Country Diary: A nip in the air as autumn approaches

Crane fly or daddy long legs are now tapping on windows.
Crane fly or daddy long legs are now tapping on windows.

I need no reminder that mid-September marks my birthday. The signs are there in the countryside! A nip in the air, and low, dazzling sunlight on early morning trots with Tigga. Leaf litter and erupting fungi; autumn tints and aromas; the harvest spider’s arrival, and the haunting call of geese flying in ‘V’ formation overhead mean it’s goodbye to summer!

We needed the heavy rain, but slugs and snails are seldom welcome visitors. How do you dispose of them? Please don’t use slug pellets. Instead, take a tip from someone I know, who collects them from the garden and transports them to the moors!

Another pest may be leather-jackets, the larvae of the crane fly, or daddy long legs. They may be abundant in grassland, and can be a serious agricultural pest. Feeding on roots and lower stems of a wide variety of plants they do considerable damage. Thankfully, they’re relished by rooks and other birds. The tap-tapping on your window may be the long-legged crane flies that have emerged. About 25 years ago, thousands erupted from our rear lawn, and a local field. I had a Yorkie puppy named Brett, and he delighted in catching them mid-air, and eating them!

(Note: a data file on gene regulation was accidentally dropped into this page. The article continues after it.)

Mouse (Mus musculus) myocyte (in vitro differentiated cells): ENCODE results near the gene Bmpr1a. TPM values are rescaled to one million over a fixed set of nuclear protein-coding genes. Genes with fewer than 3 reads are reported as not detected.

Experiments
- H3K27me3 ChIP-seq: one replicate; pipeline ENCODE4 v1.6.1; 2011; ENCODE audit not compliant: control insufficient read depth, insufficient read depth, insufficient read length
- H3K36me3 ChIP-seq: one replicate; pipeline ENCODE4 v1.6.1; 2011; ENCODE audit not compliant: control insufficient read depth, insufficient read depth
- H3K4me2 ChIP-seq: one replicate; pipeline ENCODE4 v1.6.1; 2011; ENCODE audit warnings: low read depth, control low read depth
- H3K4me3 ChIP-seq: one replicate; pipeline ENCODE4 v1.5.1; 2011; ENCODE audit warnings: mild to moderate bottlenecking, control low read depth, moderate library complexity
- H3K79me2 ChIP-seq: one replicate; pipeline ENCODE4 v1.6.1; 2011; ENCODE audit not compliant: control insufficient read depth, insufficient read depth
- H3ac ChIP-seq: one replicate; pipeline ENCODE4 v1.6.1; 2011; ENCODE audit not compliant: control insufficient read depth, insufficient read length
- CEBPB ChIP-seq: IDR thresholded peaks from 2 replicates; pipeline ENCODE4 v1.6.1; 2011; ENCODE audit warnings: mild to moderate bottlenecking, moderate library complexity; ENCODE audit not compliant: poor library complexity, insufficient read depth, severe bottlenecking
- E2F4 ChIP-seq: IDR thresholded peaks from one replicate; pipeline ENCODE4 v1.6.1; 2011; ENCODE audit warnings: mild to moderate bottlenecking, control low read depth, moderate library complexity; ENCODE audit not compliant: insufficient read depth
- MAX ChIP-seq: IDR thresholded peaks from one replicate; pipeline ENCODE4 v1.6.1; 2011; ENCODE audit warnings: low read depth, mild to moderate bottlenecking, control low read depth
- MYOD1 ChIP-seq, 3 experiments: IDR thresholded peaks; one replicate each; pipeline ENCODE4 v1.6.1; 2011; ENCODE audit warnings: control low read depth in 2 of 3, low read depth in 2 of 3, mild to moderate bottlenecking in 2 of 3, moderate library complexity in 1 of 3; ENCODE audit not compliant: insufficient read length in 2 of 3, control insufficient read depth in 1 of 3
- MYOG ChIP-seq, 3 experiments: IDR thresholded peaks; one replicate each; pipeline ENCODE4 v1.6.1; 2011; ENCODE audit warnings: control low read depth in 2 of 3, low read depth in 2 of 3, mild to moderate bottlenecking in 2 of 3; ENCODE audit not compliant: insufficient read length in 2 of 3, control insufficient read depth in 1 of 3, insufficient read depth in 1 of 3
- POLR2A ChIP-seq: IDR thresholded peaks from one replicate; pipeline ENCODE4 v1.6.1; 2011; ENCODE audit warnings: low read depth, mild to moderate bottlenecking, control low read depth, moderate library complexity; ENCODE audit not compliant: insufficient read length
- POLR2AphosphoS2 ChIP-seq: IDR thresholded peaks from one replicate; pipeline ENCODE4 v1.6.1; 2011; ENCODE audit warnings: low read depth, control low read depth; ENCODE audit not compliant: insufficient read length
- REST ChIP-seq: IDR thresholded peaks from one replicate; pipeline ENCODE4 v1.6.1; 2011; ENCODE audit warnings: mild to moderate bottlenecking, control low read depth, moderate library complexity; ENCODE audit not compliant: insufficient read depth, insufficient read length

Now’s the time to discover the weird and wonderful forms of fungi – especially the edible ones. On September 1, I was delighted to observe a quantity of large field mushrooms on a grassy roadside embankment. By September 3, I’d cooked them along with small pieces of marrow simmered in milk with a knob of butter and very little seasoning. Gorgeous! They accompanied scrambled egg too, and took just a few minutes to cook. Enjoy nature’s natural flavours. Why drown them in sauces, spices and wine?

This year we’ve noted an unprecedented number of the speckled wood butterfly – a lover of woodland shade. However, one was on our wall trellis, and I later caught one in the hot greenhouse, and released it outdoors. They must be from second broods which do appear in late summer.

Our friend Margaret was thrilled to have had a small blue butterfly in her garden. What was it? Having had no personal sighting, I suggested it may be the holly blue. It’s the only blue butterfly at all frequent in woods and gardens. Its caterpillars feed on the flower buds of holly, and later the autumn larvae feed on ivy buds.

Meanwhile, the solitary mason wasp in our greenhouse now has a ‘nest’ 10cm in length. It was seen entering it at the bottom, before finally sealing it up. No doubt it has laid an egg inside, and then stocked it with very tiny caterpillars. This ensures that when the egg hatches into a larva, it will have a good supply of food close by! Insects are so amazing.